Nablus and Tulkarem

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Nablus

This was the first place outside Marda that I explored. It used to be an important junction on the Old Silk Road and was a strong resistance town in the years following the occupation. Nowadays, its very normalised – the occupation. Like the rest of the country, people are just trying to make enough money to survive. Food and drinks, shops and markets are everywhere. Women are covered up, some even more than in Marda wearing full burkhas which you can see also see displayed in shop windows. Lots of women whiten their faces here too. Looks really strange sometimes. On the hilltop behind the city is the largest refugee camp in Palestine – 30,000 refugees packed into ¼ of a sq km. Like the one outside Rammalah they resemble Rio’s hillside favelas. Beautiful backdrop and ugly consequence all at the same time.  As we ate a shrawma outside we saw men putting flags up in the main square and cars driving round honking their horns. They were celebrating the release of a young man who had been put in jail by the Israelis. I dont know who he was or what he had been jailed for but Im guessing it was for a while and his release was a small victory.

A little bit further on is Tulkarem This is where we met Murad’s friend Fayez, and where I saw the wall for the first time. Like Murad, Fayez also runs a farm in a village just outside Tulkarem called Irtah. His story is amazing: resilience and steadfastness in effect. In a nutshell… Occupation forces tried to confiscate his land to use as a military post; some of the first sections of the segregation wall were built across 20 dunams of his land; he resisted the land confiscation and repeated attacks on him and his crops and was imprisoned, leaving his wife Muna, to manage the farm; 12 chemical factories considered hazardous to Israeli public health were relocated to the other side of the wall, one right next to his farm*; he thus grew more aware of the health impacts of fertilisers and pesticides and made the switch to organic production. Now his and Muna’s farm, famous for popular resistance attracts solidarity activists and volunteers from all over the world.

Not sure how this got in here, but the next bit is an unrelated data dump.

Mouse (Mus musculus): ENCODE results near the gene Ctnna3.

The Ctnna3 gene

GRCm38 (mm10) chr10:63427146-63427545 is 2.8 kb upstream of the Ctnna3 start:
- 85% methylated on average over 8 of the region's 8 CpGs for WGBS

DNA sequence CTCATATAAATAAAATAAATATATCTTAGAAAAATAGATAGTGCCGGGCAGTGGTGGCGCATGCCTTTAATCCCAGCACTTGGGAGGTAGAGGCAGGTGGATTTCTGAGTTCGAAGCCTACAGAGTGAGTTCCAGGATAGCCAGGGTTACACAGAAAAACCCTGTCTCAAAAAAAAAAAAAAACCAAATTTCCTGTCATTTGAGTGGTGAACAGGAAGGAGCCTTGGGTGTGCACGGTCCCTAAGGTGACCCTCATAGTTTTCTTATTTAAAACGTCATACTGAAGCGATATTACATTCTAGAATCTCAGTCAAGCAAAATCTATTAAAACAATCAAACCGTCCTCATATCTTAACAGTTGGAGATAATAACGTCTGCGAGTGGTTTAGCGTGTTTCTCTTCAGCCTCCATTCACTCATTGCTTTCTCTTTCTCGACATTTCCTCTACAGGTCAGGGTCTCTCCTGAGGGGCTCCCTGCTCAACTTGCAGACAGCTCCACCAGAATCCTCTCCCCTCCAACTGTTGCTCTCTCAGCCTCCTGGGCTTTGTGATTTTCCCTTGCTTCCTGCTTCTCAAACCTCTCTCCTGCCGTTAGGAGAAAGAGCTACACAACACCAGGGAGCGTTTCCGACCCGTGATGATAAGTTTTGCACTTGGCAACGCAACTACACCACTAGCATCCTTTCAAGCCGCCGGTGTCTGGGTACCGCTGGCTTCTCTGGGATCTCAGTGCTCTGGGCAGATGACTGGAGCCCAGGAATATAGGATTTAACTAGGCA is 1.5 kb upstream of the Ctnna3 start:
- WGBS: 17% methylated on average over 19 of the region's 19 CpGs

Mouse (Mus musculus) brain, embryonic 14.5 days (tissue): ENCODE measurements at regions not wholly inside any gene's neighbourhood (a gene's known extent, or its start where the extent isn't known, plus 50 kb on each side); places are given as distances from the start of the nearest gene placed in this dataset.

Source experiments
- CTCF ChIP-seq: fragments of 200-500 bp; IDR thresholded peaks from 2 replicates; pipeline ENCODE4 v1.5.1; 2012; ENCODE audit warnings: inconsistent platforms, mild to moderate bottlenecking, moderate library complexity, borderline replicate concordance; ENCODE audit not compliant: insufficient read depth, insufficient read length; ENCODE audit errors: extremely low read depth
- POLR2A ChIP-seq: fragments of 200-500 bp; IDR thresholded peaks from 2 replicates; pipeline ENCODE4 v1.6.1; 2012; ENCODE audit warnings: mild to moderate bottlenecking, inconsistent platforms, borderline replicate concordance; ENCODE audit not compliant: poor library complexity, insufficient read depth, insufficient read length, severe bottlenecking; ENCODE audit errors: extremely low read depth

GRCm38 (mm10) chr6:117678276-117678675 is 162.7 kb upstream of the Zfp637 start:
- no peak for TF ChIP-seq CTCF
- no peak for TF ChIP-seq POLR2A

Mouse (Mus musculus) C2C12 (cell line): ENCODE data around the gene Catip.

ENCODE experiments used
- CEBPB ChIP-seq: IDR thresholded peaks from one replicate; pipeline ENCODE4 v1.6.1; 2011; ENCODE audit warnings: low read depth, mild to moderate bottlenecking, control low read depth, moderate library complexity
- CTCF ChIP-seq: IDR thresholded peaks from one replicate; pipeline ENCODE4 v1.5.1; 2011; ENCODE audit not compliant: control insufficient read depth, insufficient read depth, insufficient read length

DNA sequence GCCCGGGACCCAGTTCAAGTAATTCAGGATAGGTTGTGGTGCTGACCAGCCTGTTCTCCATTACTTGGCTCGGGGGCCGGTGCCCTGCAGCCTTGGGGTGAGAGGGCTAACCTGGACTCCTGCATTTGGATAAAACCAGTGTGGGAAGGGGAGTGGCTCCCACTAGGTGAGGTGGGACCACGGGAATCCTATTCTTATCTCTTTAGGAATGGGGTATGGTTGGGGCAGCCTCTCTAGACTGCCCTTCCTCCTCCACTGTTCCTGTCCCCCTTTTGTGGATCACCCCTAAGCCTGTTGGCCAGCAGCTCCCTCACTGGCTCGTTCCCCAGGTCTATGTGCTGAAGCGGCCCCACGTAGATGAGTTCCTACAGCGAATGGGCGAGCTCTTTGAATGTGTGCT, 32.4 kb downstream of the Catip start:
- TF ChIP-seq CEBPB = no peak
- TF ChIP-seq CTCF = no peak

*Factory chimneys are turned on when the wind blows east into Palestine, and off when into Israel.

At his home we sat and drank zamzam with his family. Zam zam is holy water welled from the zam zam well in Mecca. They told me the story of zamzam, debating over the specifics but Im struggling to makes sense of my notes so heres a simple kids version of the origin of zamzam I found online:

This is the story of the ZamZam water. The water well of Zamzam is a well located within the Masjid al Haram in Mecca. It was a miraculously generated source of water from Allah, which began thousands of years ago when prophet Ismael (PBUH) the son of prophet Abraham and Hajar (the wife of prophet Abraham, May Allah be pleased with her) were thirsty and alone in the dessert.In this area there is very little water if any at all in some places. According to our tradition, Hajar (May Allah be pleased with her) was a very devout mother and wife. When she was separated from her Husband prophet Abraham (PBUH), she was left alone in the dessert, by herself with her small son Ishmael (PBUH). Prophet Abraham made a prayer for his young family as he left them behind and Allah provided the means of sustenance for them. Hagar (May Allah be pleased with her) ran seven times back and forth in the scorching heat between the two hills of Safa and Marwah, in desperation because her son cried as it was very hot and they did not have even a drop of water to drink. Allah provided a Miracle and the ZamZam well was born.”

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Fayez and Muna (googled this one)

Fayez’s son “carried” 20L of this water back from his hajj pilgrimage so it goes without sayng that I felt really honoured be offered it. Its meant to contain healing powers so you drink it in 3 sips and wish for good health. I drank mine to my Mum.

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